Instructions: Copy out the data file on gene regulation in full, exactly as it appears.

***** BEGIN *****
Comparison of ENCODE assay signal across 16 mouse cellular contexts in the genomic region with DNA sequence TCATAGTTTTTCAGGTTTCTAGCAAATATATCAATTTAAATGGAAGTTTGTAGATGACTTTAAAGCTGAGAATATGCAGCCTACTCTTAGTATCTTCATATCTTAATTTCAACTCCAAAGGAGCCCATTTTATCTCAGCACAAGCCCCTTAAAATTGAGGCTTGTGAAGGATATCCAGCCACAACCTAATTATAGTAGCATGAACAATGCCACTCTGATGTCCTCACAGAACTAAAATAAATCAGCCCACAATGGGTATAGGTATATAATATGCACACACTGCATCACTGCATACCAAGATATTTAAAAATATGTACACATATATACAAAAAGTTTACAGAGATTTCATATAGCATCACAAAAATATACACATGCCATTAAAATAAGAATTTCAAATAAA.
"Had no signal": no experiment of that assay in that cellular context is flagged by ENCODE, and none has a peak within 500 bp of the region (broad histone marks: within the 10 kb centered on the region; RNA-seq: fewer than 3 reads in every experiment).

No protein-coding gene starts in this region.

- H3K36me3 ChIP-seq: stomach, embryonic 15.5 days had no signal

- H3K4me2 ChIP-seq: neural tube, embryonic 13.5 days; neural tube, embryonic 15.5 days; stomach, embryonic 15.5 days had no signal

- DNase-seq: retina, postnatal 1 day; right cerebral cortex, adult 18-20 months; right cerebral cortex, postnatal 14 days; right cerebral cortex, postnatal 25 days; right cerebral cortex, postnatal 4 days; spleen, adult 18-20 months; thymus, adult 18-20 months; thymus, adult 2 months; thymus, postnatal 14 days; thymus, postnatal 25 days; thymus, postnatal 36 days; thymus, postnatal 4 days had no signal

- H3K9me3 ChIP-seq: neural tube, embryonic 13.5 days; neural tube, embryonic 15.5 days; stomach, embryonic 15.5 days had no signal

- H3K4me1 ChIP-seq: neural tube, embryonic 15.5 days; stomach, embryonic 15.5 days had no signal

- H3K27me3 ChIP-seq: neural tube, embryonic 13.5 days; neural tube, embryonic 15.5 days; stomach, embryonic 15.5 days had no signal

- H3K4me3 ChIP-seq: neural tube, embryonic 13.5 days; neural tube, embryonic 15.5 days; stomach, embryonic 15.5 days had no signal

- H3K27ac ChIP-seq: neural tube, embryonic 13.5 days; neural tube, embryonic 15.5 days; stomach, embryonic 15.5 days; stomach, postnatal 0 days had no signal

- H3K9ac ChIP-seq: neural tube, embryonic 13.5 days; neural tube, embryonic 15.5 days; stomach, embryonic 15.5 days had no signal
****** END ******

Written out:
Comparison of ENCODE assay signal across 16 mouse cellular contexts in the genomic region with DNA sequence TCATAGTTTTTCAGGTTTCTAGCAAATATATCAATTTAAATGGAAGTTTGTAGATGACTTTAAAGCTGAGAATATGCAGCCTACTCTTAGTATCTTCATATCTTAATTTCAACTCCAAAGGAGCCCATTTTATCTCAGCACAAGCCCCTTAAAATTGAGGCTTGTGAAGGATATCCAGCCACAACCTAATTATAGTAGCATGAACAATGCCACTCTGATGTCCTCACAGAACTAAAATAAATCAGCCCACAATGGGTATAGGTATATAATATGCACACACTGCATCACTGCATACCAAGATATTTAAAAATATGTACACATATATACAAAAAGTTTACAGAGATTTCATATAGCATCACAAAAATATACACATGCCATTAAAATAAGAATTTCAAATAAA.
"Had no signal": no experiment of that assay in that cellular context is flagged by ENCODE, and none has a peak within 500 bp of the region (broad histone marks: within the 10 kb centered on the region; RNA-seq: fewer than 3 reads in every experiment).

No protein-coding gene starts in this region.

- H3K36me3 ChIP-seq: stomach, embryonic 15.5 days had no signal

- H3K4me2 ChIP-seq: neural tube, embryonic 13.5 days; neural tube, embryonic 15.5 days; stomach, embryonic 15.5 days had no signal

- DNase-seq: retina, postnatal 1 day; right cerebral cortex, adult 18-20 months; right cerebral cortex, postnatal 14 days; right cerebral cortex, postnatal 25 days; right cerebral cortex, postnatal 4 days; spleen, adult 18-20 months; thymus, adult 18-20 months; thymus, adult 2 months; thymus, postnatal 14 days; thymus, postnatal 25 days; thymus, postnatal 36 days; thymus, postnatal 4 days had no signal

- H3K9me3 ChIP-seq: neural tube, embryonic 13.5 days; neural tube, embryonic 15.5 days; stomach, embryonic 15.5 days had no signal

- H3K4me1 ChIP-seq: neural tube, embryonic 15.5 days; stomach, embryonic 15.5 days had no signal

- H3K27me3 ChIP-seq: neural tube, embryonic 13.5 days; neural tube, embryonic 15.5 days; stomach, embryonic 15.5 days had no signal

- H3K4me3 ChIP-seq: neural tube, embryonic 13.5 days; neural tube, embryonic 15.5 days; stomach, embryonic 15.5 days had no signal

- H3K27ac ChIP-seq: neural tube, embryonic 13.5 days; neural tube, embryonic 15.5 days; stomach, embryonic 15.5 days; stomach, postnatal 0 days had no signal

- H3K9ac ChIP-seq: neural tube, embryonic 13.5 days; neural tube, embryonic 15.5 days; stomach, embryonic 15.5 days had no signal